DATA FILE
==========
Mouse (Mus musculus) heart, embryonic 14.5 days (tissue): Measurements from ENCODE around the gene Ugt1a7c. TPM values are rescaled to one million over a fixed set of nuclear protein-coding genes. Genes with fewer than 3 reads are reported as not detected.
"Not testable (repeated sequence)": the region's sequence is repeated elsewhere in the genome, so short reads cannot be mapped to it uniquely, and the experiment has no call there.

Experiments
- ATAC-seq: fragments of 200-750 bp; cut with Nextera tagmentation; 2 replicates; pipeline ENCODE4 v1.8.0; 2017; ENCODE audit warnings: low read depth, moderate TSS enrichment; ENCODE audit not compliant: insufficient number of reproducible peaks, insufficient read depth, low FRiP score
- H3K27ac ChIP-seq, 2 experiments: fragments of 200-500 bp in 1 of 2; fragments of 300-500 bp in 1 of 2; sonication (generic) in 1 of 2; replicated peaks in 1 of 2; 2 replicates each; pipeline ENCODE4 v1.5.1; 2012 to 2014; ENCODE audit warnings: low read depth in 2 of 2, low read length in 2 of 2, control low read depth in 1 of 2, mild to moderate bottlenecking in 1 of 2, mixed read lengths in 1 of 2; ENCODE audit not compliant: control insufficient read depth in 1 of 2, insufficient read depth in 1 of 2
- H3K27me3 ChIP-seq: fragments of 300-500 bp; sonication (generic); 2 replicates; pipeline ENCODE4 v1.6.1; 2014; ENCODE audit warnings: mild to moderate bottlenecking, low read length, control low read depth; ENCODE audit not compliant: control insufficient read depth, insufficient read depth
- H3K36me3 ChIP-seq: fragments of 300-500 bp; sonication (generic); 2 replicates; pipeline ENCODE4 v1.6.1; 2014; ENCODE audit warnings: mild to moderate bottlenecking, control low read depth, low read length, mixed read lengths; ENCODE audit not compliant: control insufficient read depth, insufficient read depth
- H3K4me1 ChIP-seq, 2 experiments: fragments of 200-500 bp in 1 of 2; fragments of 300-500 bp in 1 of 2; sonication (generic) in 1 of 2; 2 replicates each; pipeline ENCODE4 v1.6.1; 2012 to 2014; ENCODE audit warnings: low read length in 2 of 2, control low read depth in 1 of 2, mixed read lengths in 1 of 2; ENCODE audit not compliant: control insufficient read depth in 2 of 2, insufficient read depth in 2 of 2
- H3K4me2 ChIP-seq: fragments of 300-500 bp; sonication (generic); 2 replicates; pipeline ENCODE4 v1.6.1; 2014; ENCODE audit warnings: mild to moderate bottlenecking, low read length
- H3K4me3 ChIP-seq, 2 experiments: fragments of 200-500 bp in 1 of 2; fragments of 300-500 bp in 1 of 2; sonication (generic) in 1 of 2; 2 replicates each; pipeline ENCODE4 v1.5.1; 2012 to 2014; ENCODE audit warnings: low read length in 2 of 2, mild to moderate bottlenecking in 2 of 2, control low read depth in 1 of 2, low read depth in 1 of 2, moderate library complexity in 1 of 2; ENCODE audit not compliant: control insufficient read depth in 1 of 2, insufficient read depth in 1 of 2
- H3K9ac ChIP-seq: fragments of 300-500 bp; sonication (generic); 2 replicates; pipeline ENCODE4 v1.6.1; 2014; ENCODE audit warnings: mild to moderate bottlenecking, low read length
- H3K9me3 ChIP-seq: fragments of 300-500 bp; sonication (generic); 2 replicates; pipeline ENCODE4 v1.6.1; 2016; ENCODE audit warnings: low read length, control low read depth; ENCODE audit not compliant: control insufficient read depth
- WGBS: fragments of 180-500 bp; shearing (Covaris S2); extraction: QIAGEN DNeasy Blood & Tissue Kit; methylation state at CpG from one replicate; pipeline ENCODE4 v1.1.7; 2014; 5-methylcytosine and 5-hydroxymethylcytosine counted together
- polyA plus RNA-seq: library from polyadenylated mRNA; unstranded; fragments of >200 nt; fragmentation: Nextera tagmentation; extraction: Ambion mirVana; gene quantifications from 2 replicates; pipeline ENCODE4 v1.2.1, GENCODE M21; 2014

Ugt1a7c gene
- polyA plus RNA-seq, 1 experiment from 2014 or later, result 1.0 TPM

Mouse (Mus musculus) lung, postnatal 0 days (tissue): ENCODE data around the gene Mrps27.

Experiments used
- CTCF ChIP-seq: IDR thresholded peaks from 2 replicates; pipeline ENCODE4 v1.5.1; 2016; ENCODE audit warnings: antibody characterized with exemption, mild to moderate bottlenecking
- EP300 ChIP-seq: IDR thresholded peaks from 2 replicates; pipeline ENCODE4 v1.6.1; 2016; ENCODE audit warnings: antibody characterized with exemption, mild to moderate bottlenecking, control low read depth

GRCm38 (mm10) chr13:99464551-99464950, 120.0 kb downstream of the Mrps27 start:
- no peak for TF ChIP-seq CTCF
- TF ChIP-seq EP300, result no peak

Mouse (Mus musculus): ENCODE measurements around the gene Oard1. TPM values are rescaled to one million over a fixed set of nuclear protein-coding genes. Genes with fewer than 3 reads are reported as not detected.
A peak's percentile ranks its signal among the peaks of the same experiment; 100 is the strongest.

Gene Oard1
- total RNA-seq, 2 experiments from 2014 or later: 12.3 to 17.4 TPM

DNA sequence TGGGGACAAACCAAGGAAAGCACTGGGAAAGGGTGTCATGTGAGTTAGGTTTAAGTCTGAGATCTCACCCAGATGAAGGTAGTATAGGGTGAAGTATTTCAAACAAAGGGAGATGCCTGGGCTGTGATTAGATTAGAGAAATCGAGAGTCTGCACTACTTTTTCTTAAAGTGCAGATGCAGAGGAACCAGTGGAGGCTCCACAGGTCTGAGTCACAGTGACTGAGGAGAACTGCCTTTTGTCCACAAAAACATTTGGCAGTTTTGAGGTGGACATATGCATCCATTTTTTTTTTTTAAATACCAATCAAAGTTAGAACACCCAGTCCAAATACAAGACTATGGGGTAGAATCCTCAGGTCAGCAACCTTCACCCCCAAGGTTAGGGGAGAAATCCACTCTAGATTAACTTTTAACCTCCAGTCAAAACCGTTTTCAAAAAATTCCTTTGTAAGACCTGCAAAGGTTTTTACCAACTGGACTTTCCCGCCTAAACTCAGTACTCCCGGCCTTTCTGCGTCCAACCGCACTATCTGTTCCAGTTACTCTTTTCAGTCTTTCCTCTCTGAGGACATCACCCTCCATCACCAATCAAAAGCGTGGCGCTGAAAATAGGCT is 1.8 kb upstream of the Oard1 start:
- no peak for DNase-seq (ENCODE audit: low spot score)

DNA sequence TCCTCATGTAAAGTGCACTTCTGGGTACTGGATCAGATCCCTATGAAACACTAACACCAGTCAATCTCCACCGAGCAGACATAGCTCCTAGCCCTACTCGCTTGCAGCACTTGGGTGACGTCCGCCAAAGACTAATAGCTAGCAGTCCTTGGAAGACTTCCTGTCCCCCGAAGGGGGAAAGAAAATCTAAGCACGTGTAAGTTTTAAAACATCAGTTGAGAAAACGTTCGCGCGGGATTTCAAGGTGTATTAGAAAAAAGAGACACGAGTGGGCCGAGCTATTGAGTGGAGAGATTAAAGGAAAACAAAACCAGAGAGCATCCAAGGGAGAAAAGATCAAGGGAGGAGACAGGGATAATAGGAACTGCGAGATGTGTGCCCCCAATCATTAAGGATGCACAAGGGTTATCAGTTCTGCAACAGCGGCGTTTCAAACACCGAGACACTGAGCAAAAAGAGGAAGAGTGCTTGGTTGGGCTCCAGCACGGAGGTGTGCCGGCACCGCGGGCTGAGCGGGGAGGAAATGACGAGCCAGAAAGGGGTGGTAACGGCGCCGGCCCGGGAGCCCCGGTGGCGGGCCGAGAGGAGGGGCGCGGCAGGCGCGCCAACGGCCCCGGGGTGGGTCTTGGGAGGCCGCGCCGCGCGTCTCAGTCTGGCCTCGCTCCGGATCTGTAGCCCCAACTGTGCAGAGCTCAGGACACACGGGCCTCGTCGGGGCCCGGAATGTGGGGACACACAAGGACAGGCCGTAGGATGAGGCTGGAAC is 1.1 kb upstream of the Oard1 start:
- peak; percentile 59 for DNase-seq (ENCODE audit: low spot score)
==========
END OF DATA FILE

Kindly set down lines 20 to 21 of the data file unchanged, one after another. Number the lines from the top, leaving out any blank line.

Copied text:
- EP300 ChIP-seq: IDR thresholded peaks from 2 replicates; pipeline ENCODE4 v1.6.1; 2016; ENCODE audit warnings: antibody characterized with exemption, mild to moderate bottlenecking, control low read depth

GRCm38 (mm10) chr13:99464551-99464950, 120.0 kb downstream of the Mrps27 start: